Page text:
Maximum Bipartite Matching

The maximum matching problem is a fundamental problem in graph theory. Given a graph as a set of nodes connected by edges, a matching is any subset of those edges that have no vertex in common. The goal of maximum matching is to find the largest possible matching in a given graph.

In this Mod we consider the special case of maximum cardinality matching on bipartite graphs. This theoretical problem can be used to solve practical problems such as the assignment of workers or resources to tasks. We construct a bipartite graph where one of the bipartite sets represents tasks, the other represents workers, and an edge exists between a given worker and task if the worker may complete that task. A matching then defines an allocation of workers to tasks, such that each worker is allocated to at most one task and each task is designated to be completed by at most one worker. The maximum cardinality matching maximizes the number of completed tasks and, consequently, the number of workers who are given work.

Bipartite matching example

A bipartite graph (left) and its maximum matching (right)

Problem Specification

Consider a bipartite graph \(G(U, V, E)\), where \(U\) and \(V\) are disjoint vertex sets, and the edge set \(E \subseteq U \times V\) connects vertices between, but not within, the sets. A matching on this graph is any subset of edges such that no vertex is incident to more than one edge. Equivalently, a matching is a subgraph of \(G\) where all vertices have degree at most one. A maximum matching is the largest possible matching on \(G\).

Background: Mathematical Model

The bipartite matching Mod is implemented by reducing the basic version of the problem to a minimum-cost flow problem. To do so, we introduce a source vertex as a predecessor to all vertices in \(U\), and a sink vertex as a successor to all vertices in \(V\). Giving every edge unit capacity, a maximum matching is found by maximizing flow from the source to the sink. To create a minimum-cost flow formulation, an edge with negative cost is added from the sink and the source. All other edges are assigned zero cost. All edges with non-zero flow in the minimum-cost flow solution are part of the matching.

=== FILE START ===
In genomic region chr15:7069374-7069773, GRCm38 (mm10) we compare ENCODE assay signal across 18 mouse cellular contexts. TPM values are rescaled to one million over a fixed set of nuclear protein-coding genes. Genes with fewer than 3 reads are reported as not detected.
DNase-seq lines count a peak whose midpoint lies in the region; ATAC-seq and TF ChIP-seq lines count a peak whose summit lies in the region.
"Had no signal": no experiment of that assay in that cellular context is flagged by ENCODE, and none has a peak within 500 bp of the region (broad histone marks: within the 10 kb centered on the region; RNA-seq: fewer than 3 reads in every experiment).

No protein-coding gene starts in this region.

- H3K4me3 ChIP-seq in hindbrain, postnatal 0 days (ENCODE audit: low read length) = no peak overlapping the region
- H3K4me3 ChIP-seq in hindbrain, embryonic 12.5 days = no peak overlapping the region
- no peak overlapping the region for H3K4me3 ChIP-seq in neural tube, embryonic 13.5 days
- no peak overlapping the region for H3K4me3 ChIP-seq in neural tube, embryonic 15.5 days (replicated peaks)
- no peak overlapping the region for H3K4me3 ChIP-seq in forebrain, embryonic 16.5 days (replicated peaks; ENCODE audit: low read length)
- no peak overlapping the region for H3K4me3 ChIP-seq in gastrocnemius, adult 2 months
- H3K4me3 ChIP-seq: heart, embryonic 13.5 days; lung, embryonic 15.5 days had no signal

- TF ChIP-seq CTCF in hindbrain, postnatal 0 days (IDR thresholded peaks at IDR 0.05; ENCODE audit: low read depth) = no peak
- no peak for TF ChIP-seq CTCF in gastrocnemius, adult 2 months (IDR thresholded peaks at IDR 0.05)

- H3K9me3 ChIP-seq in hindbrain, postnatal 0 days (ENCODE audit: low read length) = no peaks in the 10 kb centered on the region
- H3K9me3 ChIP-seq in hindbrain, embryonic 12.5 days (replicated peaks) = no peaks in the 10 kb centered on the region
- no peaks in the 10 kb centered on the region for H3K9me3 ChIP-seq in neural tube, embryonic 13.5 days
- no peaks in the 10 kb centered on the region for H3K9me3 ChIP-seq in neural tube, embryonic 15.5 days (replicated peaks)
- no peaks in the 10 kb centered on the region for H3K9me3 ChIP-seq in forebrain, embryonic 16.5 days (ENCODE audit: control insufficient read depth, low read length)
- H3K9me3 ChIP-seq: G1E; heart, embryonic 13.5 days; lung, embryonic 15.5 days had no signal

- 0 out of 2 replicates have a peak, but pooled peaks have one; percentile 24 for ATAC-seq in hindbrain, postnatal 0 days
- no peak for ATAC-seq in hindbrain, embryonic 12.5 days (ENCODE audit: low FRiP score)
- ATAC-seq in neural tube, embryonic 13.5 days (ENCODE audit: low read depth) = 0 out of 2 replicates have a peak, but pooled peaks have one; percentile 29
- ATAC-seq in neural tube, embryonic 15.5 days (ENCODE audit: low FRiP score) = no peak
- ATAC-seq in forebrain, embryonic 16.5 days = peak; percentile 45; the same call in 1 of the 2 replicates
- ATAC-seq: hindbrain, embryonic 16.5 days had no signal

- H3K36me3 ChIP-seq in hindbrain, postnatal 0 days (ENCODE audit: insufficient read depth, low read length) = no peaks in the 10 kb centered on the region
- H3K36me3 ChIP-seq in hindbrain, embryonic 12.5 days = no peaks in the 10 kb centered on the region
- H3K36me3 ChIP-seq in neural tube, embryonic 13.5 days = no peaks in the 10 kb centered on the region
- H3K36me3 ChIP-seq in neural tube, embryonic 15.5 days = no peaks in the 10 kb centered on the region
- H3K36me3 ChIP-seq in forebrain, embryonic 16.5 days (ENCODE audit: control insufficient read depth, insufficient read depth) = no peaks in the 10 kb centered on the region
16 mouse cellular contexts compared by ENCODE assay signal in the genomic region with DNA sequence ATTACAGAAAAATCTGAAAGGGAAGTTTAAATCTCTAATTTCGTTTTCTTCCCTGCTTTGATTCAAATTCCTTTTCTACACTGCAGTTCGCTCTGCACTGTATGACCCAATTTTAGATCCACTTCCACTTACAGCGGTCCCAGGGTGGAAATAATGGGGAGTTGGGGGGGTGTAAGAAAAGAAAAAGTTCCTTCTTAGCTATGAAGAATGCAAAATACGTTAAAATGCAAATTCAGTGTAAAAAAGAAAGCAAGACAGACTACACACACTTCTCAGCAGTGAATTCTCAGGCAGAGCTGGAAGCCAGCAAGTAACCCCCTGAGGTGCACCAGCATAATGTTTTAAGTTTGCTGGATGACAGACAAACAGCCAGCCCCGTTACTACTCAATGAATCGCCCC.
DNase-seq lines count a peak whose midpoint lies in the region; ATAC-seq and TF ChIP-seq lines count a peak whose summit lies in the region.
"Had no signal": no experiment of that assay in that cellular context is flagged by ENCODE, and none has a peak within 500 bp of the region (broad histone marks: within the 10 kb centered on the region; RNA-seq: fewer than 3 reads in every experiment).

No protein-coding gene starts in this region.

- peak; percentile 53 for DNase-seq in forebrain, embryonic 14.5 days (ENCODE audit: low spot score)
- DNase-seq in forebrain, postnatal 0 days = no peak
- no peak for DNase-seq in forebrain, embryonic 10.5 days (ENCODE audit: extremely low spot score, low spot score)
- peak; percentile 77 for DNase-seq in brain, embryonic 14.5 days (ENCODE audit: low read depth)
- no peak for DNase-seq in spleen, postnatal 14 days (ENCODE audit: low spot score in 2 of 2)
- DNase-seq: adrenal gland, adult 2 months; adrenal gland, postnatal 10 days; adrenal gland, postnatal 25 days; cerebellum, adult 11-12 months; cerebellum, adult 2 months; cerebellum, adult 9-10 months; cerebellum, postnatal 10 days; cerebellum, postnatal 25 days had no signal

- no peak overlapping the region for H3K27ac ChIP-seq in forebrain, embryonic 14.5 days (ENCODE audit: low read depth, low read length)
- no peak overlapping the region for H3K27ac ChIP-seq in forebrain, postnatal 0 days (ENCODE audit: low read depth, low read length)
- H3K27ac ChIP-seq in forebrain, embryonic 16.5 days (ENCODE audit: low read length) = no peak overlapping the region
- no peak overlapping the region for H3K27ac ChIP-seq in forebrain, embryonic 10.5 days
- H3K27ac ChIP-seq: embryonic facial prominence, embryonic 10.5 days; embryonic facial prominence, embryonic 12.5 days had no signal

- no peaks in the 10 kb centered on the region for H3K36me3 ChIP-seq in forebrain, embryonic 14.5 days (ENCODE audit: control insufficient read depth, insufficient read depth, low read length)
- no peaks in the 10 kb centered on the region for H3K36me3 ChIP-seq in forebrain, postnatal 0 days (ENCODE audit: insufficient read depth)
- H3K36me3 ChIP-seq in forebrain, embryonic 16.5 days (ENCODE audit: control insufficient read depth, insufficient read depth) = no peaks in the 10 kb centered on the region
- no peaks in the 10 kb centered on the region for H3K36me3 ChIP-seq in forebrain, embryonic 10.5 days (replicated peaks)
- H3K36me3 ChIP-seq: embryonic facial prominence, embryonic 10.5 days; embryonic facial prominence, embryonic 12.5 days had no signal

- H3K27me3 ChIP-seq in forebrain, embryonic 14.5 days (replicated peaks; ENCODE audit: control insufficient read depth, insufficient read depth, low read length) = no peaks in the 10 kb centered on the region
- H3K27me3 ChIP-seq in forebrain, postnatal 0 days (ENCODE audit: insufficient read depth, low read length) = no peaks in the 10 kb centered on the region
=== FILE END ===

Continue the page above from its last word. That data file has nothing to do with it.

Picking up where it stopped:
Bipartite matching flow network

A maximum flow network for the bipartite matching problem

We do not describe the mathematical formulation here; for further details refer to the Minimum-Cost Flow Mod. The important point to note is that solving this continuous model with the simplex algorithm guarantees an integral solution which can therefore be used to select a set of edges for the matching.


The maximum_bipartite_matching function supports scipy sparse arrays, pandas dataframes, and networkx graphs as possible inputs. The user must also provide the bipartite partitions of the input graph. In all cases, the matching is returned as a sub-graph of the input data structure.

The bipartite input graph is provided as a scipy sparse array that captures the adjacency matrix of the graph, where a 1.0 entry in row \(u\) and column \(v\) indicates an edge \((u,v)\). The user must also provide the two disjoint node sets as numpy arrays. The Mod will return the adjacency matrix of the matching as a scipy sparse array.

import numpy as np
import scipy.sparse as sp

from gurobi_optimods.bipartite_matching import maximum_bipartite_matching

# Create a simple bipartite graph as a sparse matrix
nodes1 = np.array([0, 1, 2, 3, 4])
nodes2 = np.array([5, 6, 7])
row = [0, 3, 4, 0, 1, 3]
col = [7, 5, 5, 6, 6, 7]
data = [1, 1, 1, 1, 1, 1]
adjacency = sp.coo_array((data, (row, col)), shape=(8, 8))

# Compute the maximum matching
matching = maximum_bipartite_matching(adjacency, nodes1, nodes2)

The maximum_bipartite_matching function formulates a linear program for the the minimum-cost network flow problem corresponding to the given bipartite graph. Gurobi will in most cases solve the model using a network primal simplex algorithm.


The maximum matching is returned as a subgraph of the original bipartite graph, as a scipy.sparse array. Inspecting the result, it is clear that this is a maximum matching, since no two edges share a node in common, and all nodes in the second set are incident to an edge in the matching.

>>> upper = sp.triu(matching)
>>> for edge, value in zip(zip(*upper.coords),
...     print(f"{edge}:  {value}")
  (0, 7):  1.0
  (1, 6):  1.0
  (3, 5):  1.0